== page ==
When I have text that does not fill the UITextView, it is scrolled to the top working as intended. When there is more text than will fit on screen, the UITextView is scrolled to the middle of the text, rather than the top.

Here are some potentially relevant details:

In viewDidLoad to give some padding on top and bottom of UITextView:

self.mainTextView.textContainerInset = UIEdgeInsetsMake(90, 0, 70, 0);

The UITextView uses auto layout to anchor it 20px from top, bottom and each side of the screen (done in IB) to allow for different screen sizes and orientations.

I can still scroll it with my finger once its loaded.

EDIT I found that removing the auto layout constraints and then fixing the width only seems to fix the issue, but only for that screen width.

13 Answers 13


add the following function to your view controller class...

Swift 3

override func viewDidLayoutSubviews() {
    self.mainTextView.setContentOffset(.zero, animated: false)

Swift 2.1

override func viewDidLayoutSubviews() {
    self.mainTextView.setContentOffset(CGPointZero, animated: false)

Objective C

- (void)viewDidLayoutSubviews {
    [self.mainTextView setContentOffset:CGPointZero animated:NO];
  • 2
    After a bunch of answers in similar topics, this one worked for me. Thanks :) Dec 16, 2015 at 22:44
  • 1
    With the text view reaching UNDER the navigation bar, this works, but only with an adjusted offset like so: textView.setContentOffset(CGPoint(x: 0.0, y: -textView.contentInset.top), animated: false) -- Assuming that the text view's content inset leaves the proper white space at the top.
    – marco
    Dec 23, 2016 at 11:49
  • In Swift 3, CGPointZero, should be .zero.
    – Wyetro
    Apr 4, 2017 at 20:11
  • 2
    Also make sure to always call super when overriding the UIViewController lifecycle methods. Jan 15, 2018 at 4:50
  • If you do this or any of the other 'setContentOffset' workarounds make sure you don't set the textView's 'contentInset' property. Instead, use 'textContainerInset'. Working iOS 13.3.
    – Womble
    May 6, 2020 at 0:26

UITextView is a subclass of UIScrollView, so you can use its methods. If all you want to do is ensure that it's scrolled to the top, then wherever the text is added try:

[self.mainTextView setContentOffset:CGPointZero animated:NO];

EDIT: AutoLayout with any kind of scrollview gets wonky fast. That setting a fixed width solves it isn't surprising. If it doesn't work in -viewDidLayoutSubviews then that is odd. Setting a layout constraint manually may work. First create the constraints in IB:

@property (weak, nonatomic) IBOutlet NSLayoutConstraint *textViewWidthConstraint;
@property (weak, nonatomic) IBOutlet NSLayoutConstraint *textViewHeightConstraint;

then in the ViewController

    -(void)updateViewConstraints {
            self.textViewWidthConstraint.constant = self.view.frame.size.width - 40.0f;
            self.textViewHeightConstraint.constant = self.view.frame.size.height - 40.0f;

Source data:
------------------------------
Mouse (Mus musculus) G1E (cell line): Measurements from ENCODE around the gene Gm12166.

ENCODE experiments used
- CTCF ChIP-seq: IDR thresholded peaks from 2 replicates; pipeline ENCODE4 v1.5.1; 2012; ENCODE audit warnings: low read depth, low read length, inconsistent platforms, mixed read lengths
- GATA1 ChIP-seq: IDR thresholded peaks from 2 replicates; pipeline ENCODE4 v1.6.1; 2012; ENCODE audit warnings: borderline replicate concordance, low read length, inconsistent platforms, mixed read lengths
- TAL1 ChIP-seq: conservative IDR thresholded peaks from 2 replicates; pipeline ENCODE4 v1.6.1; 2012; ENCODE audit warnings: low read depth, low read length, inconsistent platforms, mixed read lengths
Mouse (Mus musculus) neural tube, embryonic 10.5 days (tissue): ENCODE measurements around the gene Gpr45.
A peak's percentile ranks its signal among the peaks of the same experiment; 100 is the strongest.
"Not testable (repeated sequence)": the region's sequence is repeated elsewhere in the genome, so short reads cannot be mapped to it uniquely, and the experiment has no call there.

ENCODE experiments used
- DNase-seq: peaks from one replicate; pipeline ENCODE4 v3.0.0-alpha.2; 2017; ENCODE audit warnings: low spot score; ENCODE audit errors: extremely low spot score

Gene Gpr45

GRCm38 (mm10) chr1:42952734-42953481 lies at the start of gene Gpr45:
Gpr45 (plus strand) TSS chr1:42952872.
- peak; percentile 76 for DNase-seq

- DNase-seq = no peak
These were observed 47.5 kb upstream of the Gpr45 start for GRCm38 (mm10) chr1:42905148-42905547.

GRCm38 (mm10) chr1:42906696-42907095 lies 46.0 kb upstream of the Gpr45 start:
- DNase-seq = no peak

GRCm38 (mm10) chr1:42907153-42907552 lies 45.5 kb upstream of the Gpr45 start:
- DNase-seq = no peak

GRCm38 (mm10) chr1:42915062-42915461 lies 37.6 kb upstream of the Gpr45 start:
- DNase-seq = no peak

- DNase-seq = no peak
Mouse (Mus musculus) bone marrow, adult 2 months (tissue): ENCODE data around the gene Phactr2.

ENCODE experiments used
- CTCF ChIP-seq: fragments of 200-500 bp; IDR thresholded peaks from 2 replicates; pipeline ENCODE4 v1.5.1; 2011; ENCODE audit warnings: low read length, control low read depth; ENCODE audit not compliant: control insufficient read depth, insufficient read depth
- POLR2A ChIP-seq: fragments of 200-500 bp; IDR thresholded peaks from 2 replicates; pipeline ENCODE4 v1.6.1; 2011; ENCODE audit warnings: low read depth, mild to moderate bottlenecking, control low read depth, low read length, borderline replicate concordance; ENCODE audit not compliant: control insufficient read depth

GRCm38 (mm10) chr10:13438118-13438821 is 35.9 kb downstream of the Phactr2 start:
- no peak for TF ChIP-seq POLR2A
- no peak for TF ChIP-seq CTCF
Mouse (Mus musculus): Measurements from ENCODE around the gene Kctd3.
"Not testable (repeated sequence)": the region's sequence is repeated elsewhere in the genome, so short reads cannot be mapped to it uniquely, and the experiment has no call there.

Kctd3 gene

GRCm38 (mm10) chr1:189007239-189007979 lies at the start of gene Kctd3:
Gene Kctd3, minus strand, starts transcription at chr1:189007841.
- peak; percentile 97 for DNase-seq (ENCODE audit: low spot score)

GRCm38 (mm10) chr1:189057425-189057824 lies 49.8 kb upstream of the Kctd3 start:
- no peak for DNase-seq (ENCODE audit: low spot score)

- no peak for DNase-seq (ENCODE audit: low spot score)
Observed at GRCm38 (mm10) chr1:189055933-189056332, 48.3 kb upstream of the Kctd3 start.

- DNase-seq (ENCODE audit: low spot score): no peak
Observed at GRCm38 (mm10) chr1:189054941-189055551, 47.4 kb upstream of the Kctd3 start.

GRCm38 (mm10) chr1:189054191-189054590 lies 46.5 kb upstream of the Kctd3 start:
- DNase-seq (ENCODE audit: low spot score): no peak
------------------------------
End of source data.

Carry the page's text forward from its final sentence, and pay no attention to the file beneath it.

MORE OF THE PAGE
[super updateViewConstraints];

May still be necessary to setContentOffset in -viewDidLayoutSubviews.

(Another method would be to create a layout constraint for "'equal' widths" and "'equal' heights" between the textView and its superView, with a constant of "-40". It's only 'equal' if the constant is zero, otherwise it adjusts by the constant. But because you can only add this constraint to a view that constraints both views, you can't do this in IB.)

You may ask yourself, if I have to do this, what's the point of AutoLayout? I've studied AutoLayout in depth, and that is an excellent question.

  • I should have mentioned that I had tried that and it does not work. I put it in viewDidLoad and viewDidLayoutSubviews, neither worked Jan 20, 2015 at 19:28
  • I've updated my answer. AutoLayout is a world of pain, try not to think about time and frustration you'd saved if you just used setFrame.
    – Mike Sand
    Jan 20, 2015 at 20:30
  • 3
    What a nightmare!. I did get it to work out eventually and ended up using the equal height/width method with a constant of -40. It required having setContentOffset in viewDidLayoutSubviews. Thanks so much. Jan 21, 2015 at 18:31


self.textView.scrollRangeToVisible(NSMakeRange(0, 0))


[self.textView scrollRangeToVisible:(NSMakeRange(0, 0))];
  • For some reason this worked for me and setContentOffset didn't.... I'm just loading data from an rtf file to be displayed on a normal UITextView. Why would that be?
    – Microbob
    Dec 9, 2018 at 23:18

i had same issue! Reset to suggested constrains and just put (y offset)

@IBOutlet weak var textContent: UITextView!

    override func viewDidLoad() {
        textContent.scrollsToTop = true
        var contentHeight = textContent.contentSize.height
        var offSet = textContent.contentOffset.x
        var contentOffset = contentHeight - offSet
        textContent.contentOffset = CGPointMake(0, -contentOffset)
  • 1